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Sha'Ron James

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Proposal to Ban Balance Billing Continues to Weave Through Legislature

News Article

February 11, 2016

Sunshine State News

Legislation to ban balance billing is still making its way through the Florida Legislature, passing through its latest committee by a unanimous vote.

HB 221, sponsored by Rep. Carlos Trujillo, R-Miami, would make “balance billing” illegal. Trujillo says the issue is a widespread problem for people with PPO healthcare plans who head into emergency rooms, only to be slapped with an extra (usually very expensive) bill several months after checking out.

When patients go into a emergency room, they’ll often receive a bill from the hospital for medical care, but after they’re discharged from the hospital, patients will sometimes get “surprise” bills from doctors at the hospital who may have been out of network.

The surprise bill happens when insurance companies and medical providers can’t agree on a charge for a medical service, so the healthcare provider will bill patients for the entire difference. Sometimes, these bills can be pretty steep -- to the tune of thousands of dollars. Those who can’t enter into some kind of payment plan or pay the bill outright could be forced to enter into consumer bankruptcy, a dangerous predicament, says Trujillo.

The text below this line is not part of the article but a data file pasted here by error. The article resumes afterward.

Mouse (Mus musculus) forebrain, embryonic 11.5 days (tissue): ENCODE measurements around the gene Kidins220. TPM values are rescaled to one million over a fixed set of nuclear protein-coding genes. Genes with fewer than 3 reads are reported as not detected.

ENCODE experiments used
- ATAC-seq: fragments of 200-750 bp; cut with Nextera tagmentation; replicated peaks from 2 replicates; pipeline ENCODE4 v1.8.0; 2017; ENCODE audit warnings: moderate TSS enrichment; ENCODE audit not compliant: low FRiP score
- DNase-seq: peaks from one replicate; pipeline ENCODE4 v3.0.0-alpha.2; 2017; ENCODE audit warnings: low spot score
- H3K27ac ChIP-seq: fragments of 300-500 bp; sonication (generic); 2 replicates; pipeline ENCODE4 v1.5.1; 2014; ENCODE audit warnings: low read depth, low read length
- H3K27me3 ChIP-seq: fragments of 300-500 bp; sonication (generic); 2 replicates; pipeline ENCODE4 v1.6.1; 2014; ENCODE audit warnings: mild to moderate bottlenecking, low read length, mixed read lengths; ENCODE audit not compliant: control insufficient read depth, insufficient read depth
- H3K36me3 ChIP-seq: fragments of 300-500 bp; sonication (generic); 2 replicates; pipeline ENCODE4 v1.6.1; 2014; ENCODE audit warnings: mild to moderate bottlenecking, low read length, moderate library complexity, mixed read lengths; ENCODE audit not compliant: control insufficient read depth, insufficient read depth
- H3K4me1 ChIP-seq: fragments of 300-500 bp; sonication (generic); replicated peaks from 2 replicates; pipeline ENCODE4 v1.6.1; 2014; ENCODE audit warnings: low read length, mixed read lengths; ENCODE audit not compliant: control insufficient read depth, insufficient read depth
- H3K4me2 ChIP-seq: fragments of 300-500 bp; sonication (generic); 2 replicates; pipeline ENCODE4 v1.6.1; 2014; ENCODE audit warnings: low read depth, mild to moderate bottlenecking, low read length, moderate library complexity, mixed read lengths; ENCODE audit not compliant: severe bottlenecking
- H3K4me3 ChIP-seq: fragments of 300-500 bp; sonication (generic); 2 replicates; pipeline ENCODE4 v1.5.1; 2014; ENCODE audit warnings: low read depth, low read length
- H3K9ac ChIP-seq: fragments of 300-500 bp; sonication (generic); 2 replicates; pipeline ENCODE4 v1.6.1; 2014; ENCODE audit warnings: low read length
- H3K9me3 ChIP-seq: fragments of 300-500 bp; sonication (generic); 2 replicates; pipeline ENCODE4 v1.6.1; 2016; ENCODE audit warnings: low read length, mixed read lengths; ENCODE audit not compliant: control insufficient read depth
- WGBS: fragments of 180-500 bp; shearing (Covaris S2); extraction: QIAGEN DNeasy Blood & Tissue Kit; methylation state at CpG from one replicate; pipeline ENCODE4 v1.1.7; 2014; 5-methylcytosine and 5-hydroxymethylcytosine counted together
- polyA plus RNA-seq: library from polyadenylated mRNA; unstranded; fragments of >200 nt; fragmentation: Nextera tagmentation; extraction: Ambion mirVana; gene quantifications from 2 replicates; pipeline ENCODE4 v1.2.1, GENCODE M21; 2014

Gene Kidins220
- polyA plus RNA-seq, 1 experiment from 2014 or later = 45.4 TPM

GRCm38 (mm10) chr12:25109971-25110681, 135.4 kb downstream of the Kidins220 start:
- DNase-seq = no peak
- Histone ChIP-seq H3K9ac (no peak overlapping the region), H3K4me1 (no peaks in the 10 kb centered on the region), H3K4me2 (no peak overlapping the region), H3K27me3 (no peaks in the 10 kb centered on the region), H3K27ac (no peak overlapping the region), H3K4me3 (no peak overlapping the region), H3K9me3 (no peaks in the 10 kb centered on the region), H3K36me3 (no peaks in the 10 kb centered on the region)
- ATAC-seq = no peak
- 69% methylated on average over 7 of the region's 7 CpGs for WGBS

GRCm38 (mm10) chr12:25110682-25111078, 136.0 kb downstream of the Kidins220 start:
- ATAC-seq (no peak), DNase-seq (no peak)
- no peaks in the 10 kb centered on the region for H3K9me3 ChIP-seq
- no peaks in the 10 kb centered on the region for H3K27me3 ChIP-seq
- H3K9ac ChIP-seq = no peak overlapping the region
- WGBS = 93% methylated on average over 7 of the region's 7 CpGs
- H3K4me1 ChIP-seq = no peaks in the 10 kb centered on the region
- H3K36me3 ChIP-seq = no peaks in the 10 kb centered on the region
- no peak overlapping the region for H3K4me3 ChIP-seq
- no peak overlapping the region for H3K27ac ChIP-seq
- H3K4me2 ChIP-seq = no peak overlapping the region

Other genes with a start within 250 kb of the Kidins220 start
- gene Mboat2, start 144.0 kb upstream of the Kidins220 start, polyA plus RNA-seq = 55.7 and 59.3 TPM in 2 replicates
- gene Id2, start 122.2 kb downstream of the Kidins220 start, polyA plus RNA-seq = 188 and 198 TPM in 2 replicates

“We should remove the consumer in all situations, not just for providers but for hospitals all along the way,” said Trujillo.

“We as a legislature must stand with the consumers of Florida...[stand against the special interests...the powerful associations that would undo...what the consumer advocate supported,” said Rep. John Wood we need to take a stand on our principles,” said Rep. John Wood, R-Winter Haven, who has been a fierce ally of Trujillo and the bill during this year’s legislative session.

Wood refers to large corporations like hospitals and ambulance agencies, who strongly oppose the legislation since they say it could become incredibly expensive for them long term. Instead, physicians, hospitals and ambulance agencies say the blame should be pointed at insurance companies who don’t pay enough for emergency medical services.

The bill’s Senate counterpart, SB 1442, sponsored by Sen. Rene Garcia, R-Hialeah, narrowly made its way through the Senate health policy committee earlier by a vote of 5-4, and will be heard in the Senate Banking and Insurance committee next week.

The two bills have gathered conflicting opinions from patients, insurance agencies and healthcare providers who each have stakes in the issue. Balance billing could potentially affect a third of insured Floridians who are covered under PPO plans.